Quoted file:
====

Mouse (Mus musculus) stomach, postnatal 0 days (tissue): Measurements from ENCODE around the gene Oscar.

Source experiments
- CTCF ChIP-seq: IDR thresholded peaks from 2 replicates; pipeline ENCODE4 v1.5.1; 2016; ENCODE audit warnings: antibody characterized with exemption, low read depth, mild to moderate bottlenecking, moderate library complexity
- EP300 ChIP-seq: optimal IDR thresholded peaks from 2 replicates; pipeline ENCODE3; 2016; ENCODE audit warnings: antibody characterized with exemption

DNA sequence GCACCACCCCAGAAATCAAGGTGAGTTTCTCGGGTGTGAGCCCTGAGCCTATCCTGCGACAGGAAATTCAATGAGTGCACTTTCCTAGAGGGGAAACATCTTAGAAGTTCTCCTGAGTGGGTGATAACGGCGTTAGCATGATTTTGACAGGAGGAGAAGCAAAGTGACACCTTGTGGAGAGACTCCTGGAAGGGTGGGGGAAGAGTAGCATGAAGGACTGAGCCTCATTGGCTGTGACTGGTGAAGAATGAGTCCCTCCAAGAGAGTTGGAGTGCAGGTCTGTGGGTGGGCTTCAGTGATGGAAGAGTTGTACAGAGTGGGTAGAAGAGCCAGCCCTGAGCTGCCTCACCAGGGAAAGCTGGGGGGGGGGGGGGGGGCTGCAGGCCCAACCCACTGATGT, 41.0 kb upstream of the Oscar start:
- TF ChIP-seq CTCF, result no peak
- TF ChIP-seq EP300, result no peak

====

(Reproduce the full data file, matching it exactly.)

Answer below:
Mouse (Mus musculus) stomach, postnatal 0 days (tissue): Measurements from ENCODE around the gene Oscar.

Source experiments
- CTCF ChIP-seq: IDR thresholded peaks from 2 replicates; pipeline ENCODE4 v1.5.1; 2016; ENCODE audit warnings: antibody characterized with exemption, low read depth, mild to moderate bottlenecking, moderate library complexity
- EP300 ChIP-seq: optimal IDR thresholded peaks from 2 replicates; pipeline ENCODE3; 2016; ENCODE audit warnings: antibody characterized with exemption

DNA sequence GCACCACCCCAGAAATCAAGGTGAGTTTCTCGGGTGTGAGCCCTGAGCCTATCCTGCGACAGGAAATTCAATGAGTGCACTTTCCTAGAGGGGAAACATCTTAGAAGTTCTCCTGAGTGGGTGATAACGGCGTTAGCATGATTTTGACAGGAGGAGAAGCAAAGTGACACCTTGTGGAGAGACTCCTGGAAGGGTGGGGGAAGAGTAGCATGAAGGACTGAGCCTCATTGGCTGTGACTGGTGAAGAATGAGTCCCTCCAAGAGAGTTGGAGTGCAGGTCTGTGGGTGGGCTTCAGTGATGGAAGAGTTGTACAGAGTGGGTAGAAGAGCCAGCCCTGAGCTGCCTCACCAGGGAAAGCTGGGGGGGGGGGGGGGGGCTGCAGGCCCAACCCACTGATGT, 41.0 kb upstream of the Oscar start:
- TF ChIP-seq CTCF, result no peak
- TF ChIP-seq EP300, result no peak